With some minor reservations, this old Arkham House collection remains the single best collection of Shiel’s weird/macabre fiction out there. It serves both as a “best of” volume, and as a display of his versatility. Now, Shiel wrote a far bit. Nowadays, if he is at all remembered, that is either for his flawed masterpiece "The Purple Cloud" and a couple of oft reprinted stories, or as yet another bizzare character from those „yellow nineties“ - initiator of the legend of the „Kingdom of Redonda“ (kingdom in question consisting of one unappealing piece of rock, notable mainly as one-time source of gull guano), bragged about losing his virginity in his fifth year, and so on. He is more than that and, certainly, more than yet another Poe imitator.Not only is the selection of these stories commendable, but so is their ordering. Within the first three stories - „Xélucha,“ „The Primate of the Rose“ and „Dark Lot of one Saul“ - we have selections from various corners of his career, displaying vastly different styles and themes.„Xélucha“ is one of his best known early pieces, a grotesque exercise in decadent excess.„The Primate of the Rose“ couldn't be more different, a tale of „initiation“ and revenge told in this simple, almost clipped prose.„Dark Lot of one Saul“ is one of Shiel‘s late tales, and is surprisingly good. On its surface, its core idea is far from being unique or even rarely seen. But, beneath that, this novella is actually a spiritual allegory of sorts, drawing, outside of the instantly obvious Bible story, on the story of Job and on The Hymn of the Pearl. Its archaic prose is also of some interest, once again displaying Shiel’s versatility. Given its prose style, and its perpetually benighted setting filled with strange creatures and bizarre phenomena, one guesses that Shiel was familiar with Hodgson’s “The Night Land.“The Biblical motif will be present in a number of these stories, from the crushing fictional martyrology of „Many a Tear,“ to „The Bride“ wherein the story of Jacob and Rachel is twisted into a story of sisterly jealousy where woman's love is not a well of life, but a source of death.„The House of Sounds“ is probably the most attractive piece in this collection, being one of Lovecraft's favourites. Much – too much – was made out of its similarity to „The Fall of the House of Usher.“ I am with HPL here, in that they are „vaguely alike, yet infinitely unlike“ one another. Shiel was greatly influenced by Poe, and he was not above „borrowing“ from other writers. „The Place of Pain“ one of his better late stories not found in this collection, lifts quite liberally from „The Moon-stricken“ by Bernard Capes. „The House of Sounds“ doesn't hide its inspiration, but what is best and most memorable about it is all Shiel. This tale also presents one of most physically uncomfortable settings found in weird tales from this era – rambling ancient manse that is perpetually gloomy, damp and cold, fungi-ridden and rat-ridden, perpetually filled with a deafening, maddening din of raging waves, same waves causing constant nausea-inducing tremor. It is actually uncomfortable to picture, accurately, for the duration of the tale itself. And yet you will want to read it more than once, as it can be appreciated on multiple levels.„Huguenin's Wife“ is another excellent piece - again Shiel in his early decadent form, this time in a tale of a Greek island where once a god was born, an island that Sibylline prophecy warned against any birth or death on its soil. Death, and birth, will indeed take place, within a rambling manse, housing both a labyrinth and its monster, built by the titular lady. With her, „more lovely than ever mortal was before — or more hideous,“ the last remainder of pagan beauty will pass from the world.Of some note are, also, the closing two tales, „The Pale Ape“ and „The Case of Euphemia Raphash.“ Both are relatively simple yet enjoyable psychologically-charged pieces, dealing with this similar Jekyll & Hyde theme in very different ways. In the former, with a Poe-like setting, its titular criter is a manifestation of Id that will lead to the final ruin of one ancient bloodline, while the latter deals with the similar psychological motif in a more conventional murder mystery package.There is a couple of minor if readable late tales here but, other than that, if you can track it down it presents a better selection than a number of more recent volumes. If one craves more, Shiel's excellent early collection, "Shapes in the Fire", is nowadays readily available online.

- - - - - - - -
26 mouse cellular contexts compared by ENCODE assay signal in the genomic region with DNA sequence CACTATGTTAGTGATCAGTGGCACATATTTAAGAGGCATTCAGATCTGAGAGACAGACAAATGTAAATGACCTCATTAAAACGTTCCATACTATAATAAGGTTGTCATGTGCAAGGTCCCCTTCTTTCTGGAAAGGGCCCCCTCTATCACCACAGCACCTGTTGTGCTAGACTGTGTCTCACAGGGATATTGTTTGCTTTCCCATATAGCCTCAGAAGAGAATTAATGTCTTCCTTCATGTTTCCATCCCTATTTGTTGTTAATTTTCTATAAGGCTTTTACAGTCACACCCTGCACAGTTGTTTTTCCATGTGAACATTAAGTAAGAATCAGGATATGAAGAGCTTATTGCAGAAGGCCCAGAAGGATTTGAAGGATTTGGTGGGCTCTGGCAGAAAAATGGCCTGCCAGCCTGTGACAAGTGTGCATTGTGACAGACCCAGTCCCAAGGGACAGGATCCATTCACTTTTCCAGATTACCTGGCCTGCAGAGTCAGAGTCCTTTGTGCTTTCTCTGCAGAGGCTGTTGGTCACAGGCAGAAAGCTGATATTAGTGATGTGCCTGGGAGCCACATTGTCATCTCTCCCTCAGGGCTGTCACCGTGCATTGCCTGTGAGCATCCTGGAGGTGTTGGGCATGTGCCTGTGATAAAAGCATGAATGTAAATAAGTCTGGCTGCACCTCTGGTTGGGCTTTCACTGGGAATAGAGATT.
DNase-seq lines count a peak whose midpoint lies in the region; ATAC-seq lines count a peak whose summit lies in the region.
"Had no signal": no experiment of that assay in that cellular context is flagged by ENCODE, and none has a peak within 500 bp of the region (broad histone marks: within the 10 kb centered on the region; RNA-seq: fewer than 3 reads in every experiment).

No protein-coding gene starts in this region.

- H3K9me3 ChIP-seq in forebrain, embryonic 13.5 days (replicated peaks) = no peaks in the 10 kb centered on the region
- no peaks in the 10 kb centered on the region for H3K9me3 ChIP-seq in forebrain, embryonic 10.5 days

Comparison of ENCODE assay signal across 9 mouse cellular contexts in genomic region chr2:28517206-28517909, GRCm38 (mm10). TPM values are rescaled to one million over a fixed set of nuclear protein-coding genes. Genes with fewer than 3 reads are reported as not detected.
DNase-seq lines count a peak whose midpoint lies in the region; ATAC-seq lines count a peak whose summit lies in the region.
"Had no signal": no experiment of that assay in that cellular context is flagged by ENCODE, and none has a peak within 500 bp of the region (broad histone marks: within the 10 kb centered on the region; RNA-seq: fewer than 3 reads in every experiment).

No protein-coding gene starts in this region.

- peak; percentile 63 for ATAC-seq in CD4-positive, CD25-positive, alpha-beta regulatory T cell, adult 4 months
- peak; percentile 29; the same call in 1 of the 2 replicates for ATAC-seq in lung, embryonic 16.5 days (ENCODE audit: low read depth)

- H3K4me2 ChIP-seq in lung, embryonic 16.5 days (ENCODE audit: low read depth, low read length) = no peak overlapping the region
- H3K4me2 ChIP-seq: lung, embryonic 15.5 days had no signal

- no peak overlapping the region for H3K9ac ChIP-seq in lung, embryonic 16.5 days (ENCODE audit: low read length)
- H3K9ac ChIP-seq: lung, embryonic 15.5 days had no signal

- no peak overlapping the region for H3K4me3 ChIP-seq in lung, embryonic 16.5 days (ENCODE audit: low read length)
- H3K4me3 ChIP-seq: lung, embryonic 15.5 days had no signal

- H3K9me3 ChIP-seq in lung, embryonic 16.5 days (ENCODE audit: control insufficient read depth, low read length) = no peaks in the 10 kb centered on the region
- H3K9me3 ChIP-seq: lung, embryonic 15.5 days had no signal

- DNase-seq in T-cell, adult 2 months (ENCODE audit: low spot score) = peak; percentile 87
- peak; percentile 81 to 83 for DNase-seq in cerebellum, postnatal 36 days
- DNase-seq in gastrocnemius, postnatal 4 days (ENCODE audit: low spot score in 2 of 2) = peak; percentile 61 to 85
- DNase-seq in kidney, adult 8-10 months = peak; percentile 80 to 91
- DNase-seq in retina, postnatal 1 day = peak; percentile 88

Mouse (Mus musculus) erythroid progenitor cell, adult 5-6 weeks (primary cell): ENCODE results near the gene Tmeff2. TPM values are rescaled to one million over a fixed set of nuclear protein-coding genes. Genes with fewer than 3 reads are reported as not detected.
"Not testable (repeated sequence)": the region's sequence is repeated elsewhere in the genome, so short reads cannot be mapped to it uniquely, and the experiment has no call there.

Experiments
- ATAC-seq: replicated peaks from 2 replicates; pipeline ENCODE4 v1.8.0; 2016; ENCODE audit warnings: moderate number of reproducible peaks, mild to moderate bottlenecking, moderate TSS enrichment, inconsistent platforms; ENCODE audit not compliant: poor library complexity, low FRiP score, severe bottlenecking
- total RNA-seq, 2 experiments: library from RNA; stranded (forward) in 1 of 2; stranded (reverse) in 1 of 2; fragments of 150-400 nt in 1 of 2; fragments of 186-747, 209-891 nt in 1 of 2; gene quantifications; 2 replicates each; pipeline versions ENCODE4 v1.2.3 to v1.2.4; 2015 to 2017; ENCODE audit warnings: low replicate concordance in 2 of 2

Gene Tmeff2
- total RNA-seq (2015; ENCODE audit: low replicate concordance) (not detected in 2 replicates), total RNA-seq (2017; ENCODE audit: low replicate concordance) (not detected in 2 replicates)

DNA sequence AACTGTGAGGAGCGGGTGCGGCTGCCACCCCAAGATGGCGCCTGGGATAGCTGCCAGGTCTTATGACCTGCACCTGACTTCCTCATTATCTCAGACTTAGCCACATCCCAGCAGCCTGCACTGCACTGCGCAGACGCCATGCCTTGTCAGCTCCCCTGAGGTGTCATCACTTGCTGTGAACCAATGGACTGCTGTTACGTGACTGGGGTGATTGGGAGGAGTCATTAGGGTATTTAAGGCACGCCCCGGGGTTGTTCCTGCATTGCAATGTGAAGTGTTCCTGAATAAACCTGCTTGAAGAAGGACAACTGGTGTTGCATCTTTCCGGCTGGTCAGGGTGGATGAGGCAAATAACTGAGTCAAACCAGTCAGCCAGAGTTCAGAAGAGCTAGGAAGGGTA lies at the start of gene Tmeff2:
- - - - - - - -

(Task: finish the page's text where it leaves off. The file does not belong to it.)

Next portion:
Great short stories. Be prepared for absolutely NO happy endings. Characters typically lead a miserable existence and/or are hell-bent on revenge.
Couldn't get through. For me, the prose and the rest wasn't keeping my attention. It was boring.